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Back Pain Guide For Houston

Home >> Back Pain Guide For Houston


At Texas Intergrative Pain Institute, we treat all areas of the body, but we specialize in upper, middle, and low back pain at our Houston location; over 80% of the clients Dr. Warfield sees come to us with back pain seeking alternative therapy to surgery. We invite you to explore our guide filled with educational materials designed to help educate you about back pain, your conditions, and the treatments we offer.

If you have any questions or concerns regarding your condition or treatment, please feel free to contact our pain management clinic in Houston that’s conveniently located to serve patients in Baytown, Sugar Land, The Woodlands, Cypress, and Spring. Call us at (346) 888-5237 to request an appointment or use our secure online request form.

Please note that this information is intended for educational and informational purposes only. It should not be used in place of an individual consultation or examination or as a substitute for medical advice from a doctor. This information should not be relied upon to determine a diagnosis or course of treatment.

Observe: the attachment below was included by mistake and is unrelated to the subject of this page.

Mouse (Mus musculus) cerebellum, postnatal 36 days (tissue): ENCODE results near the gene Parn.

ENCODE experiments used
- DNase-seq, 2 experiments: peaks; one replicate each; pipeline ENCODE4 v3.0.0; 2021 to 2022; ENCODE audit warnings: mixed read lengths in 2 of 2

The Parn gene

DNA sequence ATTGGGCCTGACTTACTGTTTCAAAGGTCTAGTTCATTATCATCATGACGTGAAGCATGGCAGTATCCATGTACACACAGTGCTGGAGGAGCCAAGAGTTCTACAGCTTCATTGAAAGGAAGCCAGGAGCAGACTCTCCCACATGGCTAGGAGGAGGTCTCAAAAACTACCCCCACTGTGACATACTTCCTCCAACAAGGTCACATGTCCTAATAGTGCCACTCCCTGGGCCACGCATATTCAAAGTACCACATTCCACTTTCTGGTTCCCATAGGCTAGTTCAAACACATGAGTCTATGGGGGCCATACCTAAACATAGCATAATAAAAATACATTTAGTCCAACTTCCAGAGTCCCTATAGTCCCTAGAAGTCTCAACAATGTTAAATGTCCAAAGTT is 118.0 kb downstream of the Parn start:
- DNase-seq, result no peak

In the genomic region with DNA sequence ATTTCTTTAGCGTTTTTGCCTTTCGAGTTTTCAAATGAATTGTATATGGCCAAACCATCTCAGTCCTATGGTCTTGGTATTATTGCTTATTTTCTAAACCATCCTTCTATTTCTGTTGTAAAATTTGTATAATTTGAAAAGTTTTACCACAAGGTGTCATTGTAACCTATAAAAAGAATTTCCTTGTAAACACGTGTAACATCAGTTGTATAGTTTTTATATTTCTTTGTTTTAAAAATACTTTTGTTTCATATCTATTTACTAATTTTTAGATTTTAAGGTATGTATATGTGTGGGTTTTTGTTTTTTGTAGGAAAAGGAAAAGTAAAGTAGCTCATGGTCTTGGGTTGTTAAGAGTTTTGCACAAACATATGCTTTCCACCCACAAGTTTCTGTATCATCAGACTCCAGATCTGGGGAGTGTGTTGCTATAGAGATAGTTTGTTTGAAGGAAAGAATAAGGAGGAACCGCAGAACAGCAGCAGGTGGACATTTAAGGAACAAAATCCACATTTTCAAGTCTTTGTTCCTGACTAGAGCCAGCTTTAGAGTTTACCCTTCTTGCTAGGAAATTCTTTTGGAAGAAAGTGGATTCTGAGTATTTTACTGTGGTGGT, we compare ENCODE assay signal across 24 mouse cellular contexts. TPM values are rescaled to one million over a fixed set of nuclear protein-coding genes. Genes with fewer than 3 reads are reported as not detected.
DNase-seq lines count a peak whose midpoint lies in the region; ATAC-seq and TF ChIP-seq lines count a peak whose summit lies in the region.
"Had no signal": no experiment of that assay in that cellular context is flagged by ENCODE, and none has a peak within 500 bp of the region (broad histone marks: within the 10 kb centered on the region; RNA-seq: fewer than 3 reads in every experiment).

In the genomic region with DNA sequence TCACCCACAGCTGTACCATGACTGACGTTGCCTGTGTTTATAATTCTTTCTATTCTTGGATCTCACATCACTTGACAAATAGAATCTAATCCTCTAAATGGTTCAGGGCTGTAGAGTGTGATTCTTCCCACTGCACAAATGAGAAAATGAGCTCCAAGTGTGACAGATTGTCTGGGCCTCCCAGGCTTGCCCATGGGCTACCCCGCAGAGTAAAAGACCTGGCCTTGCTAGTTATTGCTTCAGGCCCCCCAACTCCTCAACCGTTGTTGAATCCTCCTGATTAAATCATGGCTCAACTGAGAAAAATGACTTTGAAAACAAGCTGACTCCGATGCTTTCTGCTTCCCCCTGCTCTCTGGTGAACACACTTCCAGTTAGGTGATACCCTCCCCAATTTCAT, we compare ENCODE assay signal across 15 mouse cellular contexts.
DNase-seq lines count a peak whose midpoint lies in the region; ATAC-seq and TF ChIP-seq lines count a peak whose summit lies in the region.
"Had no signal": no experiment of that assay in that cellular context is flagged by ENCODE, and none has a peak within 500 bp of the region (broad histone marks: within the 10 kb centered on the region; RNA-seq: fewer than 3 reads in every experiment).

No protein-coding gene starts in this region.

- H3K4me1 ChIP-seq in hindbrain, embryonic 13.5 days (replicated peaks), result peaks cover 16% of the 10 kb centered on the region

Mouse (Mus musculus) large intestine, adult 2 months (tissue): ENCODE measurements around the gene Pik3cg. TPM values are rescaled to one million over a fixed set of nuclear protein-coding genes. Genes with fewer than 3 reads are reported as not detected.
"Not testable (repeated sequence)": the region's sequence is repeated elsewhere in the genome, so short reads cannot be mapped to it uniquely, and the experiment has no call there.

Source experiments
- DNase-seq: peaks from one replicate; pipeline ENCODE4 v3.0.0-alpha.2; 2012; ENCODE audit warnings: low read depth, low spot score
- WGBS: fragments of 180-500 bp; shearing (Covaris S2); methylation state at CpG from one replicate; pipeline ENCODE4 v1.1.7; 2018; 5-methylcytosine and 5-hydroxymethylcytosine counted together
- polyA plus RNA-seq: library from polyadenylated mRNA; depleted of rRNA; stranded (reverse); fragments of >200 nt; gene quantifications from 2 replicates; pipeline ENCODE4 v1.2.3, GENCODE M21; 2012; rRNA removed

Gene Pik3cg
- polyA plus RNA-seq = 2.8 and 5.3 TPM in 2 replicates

Back Pains Our Houston Clinic Treats



The arachnoid is one of the membranes that surround and protect the nerves of the spinal cord. When this membrane becomes irritated and inflamed, the condition is called arachnoiditis. 

Bulging Disc

Between 60% and 80% of American adults will suffer some form of back pain. For many of them, the cause will be a bulging disc in the spine. Most cases of a bulging disc occur in the lower back and are caused by overwork or straining the lumbar spine.